Minority Vs. Majority

The notion that Australia is a multicultural nation could be seen as false with events such as the Cronulla Riots in 2005 and Andrew Bolts column’s for the Herald Sun in April 2009. Controversial instances such as this could allow the nation to be perceived as ethnocentric.

Cronulla riots:

On December 11, 2005 Australians targeted men with ‘middle eastern’ appearances on Cronulla Beach. The media coverage of this ‘race riot’ went beyond news reporting, and ventured into ‘opinions from the community and political leaders.’ [1]

Cronulla riots
Cronulla riots

Different perspectives were shared by Australians, with many locals feeling it was ‘a matter of time’ and a sign of ‘pride and respect,’ while others felt ‘shame and fear’ [2] towards the riots. What followed was an attempt to repair the damage that had been done to not only the victims, but Cronulla locals, and the nation as a whole. Many Australians were ashamed with how they were portrayed to different nationalities around the world. Marginson suggests, ‘We need to give them dignity as persons with equal standing and rights with ourselves,’ [3]  a majority of Australians believed this and it seems the minority of Australians involved in the race fueled controversy aren’t accustomed to a multicultural landscape.

Bolts 2009 column:

On the 15th, 16th, and 21st of April 2009 numerous articles were published by Andrew Bolt for the Herald Sun, targeting ‘white’ Aboriginal people. Titles of the articles ranged from, ‘Its so hip to be black,’ ‘White is the new black’ and ‘White fellas in the black’ [4] which targeted ‘fair-skinned’  Aboriginal’s. It wasn’t acknowledged until Pat Eatock brought forth the matter to the federal court in 2011. A section of the Court summary states, ‘Broadly speaking, the nature of her complaint is that the articles conveyed offensive messages about fair-skinned Aboriginal people, by saying that they were not genuinely Aboriginal and were pretending to be Aboriginal so they could access benefits that are available to Aboriginal people. Ms. Eatock wants the law to address this conduct.’ [5]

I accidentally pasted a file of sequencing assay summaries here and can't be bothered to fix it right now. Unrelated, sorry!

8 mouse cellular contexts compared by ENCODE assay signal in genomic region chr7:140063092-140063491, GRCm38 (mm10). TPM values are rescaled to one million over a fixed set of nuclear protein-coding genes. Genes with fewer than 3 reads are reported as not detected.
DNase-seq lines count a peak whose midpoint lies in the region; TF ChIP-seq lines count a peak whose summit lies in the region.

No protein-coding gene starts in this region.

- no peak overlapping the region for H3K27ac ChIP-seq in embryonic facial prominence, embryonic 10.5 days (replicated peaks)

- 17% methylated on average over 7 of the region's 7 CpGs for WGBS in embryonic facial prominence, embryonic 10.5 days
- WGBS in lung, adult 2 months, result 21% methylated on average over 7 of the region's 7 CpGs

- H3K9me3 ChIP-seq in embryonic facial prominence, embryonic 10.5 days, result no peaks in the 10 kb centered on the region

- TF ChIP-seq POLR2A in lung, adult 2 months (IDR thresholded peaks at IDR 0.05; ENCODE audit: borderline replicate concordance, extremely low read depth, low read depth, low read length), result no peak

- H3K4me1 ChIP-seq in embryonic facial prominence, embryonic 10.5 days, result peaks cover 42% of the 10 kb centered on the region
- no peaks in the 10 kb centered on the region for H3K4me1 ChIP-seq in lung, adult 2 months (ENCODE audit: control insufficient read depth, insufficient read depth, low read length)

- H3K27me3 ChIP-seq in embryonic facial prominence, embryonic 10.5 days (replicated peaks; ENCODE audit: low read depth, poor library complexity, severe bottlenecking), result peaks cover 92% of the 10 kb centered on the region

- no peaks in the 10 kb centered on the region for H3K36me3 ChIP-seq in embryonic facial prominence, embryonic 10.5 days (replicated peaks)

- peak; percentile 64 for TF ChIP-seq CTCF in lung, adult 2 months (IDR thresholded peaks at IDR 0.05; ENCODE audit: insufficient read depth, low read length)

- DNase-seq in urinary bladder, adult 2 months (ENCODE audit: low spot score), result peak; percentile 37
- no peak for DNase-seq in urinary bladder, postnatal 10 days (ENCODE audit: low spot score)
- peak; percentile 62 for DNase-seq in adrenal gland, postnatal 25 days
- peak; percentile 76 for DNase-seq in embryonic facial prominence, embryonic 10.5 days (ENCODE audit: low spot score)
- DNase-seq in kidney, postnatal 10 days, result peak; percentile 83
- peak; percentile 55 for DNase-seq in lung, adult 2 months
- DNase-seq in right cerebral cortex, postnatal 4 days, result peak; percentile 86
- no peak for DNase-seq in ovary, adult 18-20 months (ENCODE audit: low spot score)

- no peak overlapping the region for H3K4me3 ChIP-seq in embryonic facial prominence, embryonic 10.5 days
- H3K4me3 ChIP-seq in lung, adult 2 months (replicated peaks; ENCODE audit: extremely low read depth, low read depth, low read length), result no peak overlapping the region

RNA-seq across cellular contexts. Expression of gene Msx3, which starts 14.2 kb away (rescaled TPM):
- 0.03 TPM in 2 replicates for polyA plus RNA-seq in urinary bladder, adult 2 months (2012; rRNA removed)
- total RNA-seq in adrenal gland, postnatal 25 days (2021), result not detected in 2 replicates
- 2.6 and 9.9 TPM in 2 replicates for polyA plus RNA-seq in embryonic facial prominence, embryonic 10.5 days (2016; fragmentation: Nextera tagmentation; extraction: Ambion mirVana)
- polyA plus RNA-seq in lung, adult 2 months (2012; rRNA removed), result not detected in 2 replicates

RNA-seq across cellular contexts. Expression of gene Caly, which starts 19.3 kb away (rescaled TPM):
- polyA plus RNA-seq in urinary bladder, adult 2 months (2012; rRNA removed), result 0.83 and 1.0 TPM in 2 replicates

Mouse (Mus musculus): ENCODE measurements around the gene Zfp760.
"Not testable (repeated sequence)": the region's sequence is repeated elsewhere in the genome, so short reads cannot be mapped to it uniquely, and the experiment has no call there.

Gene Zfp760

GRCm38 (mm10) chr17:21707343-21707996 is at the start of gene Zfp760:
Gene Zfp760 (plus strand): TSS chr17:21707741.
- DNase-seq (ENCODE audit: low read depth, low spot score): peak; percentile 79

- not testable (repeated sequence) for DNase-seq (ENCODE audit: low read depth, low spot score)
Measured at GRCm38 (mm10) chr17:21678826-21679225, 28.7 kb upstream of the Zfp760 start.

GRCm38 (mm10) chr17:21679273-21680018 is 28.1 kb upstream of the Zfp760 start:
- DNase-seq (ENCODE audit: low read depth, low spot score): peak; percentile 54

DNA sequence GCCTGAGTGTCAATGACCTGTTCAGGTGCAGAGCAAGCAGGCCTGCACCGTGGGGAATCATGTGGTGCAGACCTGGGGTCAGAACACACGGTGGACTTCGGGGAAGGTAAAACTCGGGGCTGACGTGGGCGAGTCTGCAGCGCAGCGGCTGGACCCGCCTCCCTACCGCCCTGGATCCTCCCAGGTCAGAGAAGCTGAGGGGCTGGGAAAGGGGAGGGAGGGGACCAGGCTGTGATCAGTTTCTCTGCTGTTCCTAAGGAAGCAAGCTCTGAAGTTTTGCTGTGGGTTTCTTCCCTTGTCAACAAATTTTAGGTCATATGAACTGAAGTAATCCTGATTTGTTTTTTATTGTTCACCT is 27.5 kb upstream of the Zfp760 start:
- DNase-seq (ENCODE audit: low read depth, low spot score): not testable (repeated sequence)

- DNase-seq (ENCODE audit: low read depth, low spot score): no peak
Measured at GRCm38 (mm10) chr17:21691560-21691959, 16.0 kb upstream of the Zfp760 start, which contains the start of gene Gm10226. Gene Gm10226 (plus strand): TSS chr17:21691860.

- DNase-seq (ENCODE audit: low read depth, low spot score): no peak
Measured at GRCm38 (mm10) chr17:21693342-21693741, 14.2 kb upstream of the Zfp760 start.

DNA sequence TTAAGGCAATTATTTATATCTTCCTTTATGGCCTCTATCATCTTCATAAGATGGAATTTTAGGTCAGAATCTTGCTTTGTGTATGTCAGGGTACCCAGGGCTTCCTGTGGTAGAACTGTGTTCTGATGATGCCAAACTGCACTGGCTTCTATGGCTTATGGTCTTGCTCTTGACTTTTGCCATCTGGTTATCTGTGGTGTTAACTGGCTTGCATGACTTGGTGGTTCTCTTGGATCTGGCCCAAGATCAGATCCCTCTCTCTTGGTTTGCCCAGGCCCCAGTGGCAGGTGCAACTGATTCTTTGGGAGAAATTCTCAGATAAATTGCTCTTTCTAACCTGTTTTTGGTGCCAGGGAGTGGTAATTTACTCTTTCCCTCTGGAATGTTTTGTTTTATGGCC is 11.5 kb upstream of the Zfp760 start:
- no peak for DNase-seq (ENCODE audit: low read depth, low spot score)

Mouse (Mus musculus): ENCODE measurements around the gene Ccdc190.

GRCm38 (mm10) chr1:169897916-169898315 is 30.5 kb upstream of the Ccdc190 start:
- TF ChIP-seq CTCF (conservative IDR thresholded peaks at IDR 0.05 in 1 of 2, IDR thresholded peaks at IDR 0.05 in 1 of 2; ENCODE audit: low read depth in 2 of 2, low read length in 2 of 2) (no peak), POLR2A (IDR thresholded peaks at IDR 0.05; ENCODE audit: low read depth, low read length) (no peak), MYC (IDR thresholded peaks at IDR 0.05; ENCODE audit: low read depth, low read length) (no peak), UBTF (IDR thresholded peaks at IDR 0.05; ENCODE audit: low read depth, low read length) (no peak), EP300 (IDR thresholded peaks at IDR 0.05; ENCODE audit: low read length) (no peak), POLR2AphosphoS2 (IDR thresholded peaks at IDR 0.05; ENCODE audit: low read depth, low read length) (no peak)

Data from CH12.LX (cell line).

Ms. Eatock- 'Fair-skinned aboriginal
Ms. Eatock- ‘Fair-skinned aboriginal

The Australian publisher and author participated in what Pat Eatock believes ‘unlawful conduct’ towards fair-skinned aboriginals, stating it publicly humiliated, insulted, offended and intimidated them as a minority. After Eatock along with eight other Aboriginal leaders sued Bolt under the Racial Discrimination Act.

Peter Kell and Gillian Vogl suggested through research that, ‘Australians can appear ambivalent, distant and disinterested in international students and foreigners in general,’ [6] this statement supports the idea that, as ‘Australians’ we often don’t want to engage with foreigners due to language barriers, yet we can sit and judge different races and religions such as in Bolts column 2009.

A majority of people can be judged by the actions of a minority inside the larger group. This can create an ill perceived notion of what a culture actually is due to the actions of small groups of people. Australia in large part isn’t an Ethnocentric nation, but that doesn’t mean individuals and small groups aren’t within the nation.

[1] SBS. 2010. Cronulla Riots- The day that shocked the nation. [ONLINE] Available at: http://www.sbs.com.au/cronullariots/. [Accessed 02 September 15].

[2] Case Study 4. 2010. The Cronulla riots – the sequence of events. [ONLINE] Available at: http://www.reportingdiversity.org.au/cs_four.pdf. [Accessed 02 September 15].

[3] Marginson, S (2012) ‘International education as self-formation: Morphing a profit-making business into an intercultural experience’, Lecture delivered at the University of Wollongong, 21 February 2012, available online at http://focusonteaching.uow.edu.au/content/groups/public/@web/@cedir/documents

[4] Herald Sun. 2009. Column- White is the new black. [ONLINE] Available at: http://blogs.news.com.au/heraldsun/andrewbolt/index.php/heraldsun/comments/column_white_is_the_new_black/. [Accessed 02 September 15].

[5] Federal Court of Australia. 2011. tock v Bolt [2011] FCA 1103 (28 September 2011). [ONLINE] Available at: http://www.austlii.edu.au/au/cases/cth/FCA/2011/1103.html. [Accessed 02 September 15].

[6] Kell, P and Vogl, G (2007) ‘International Students: Negotiating life and study in Australia through Australian Englishes’,  Everyday Multiculturalism Conference Proceedings, Macquarie University, 28-29 September 2006.

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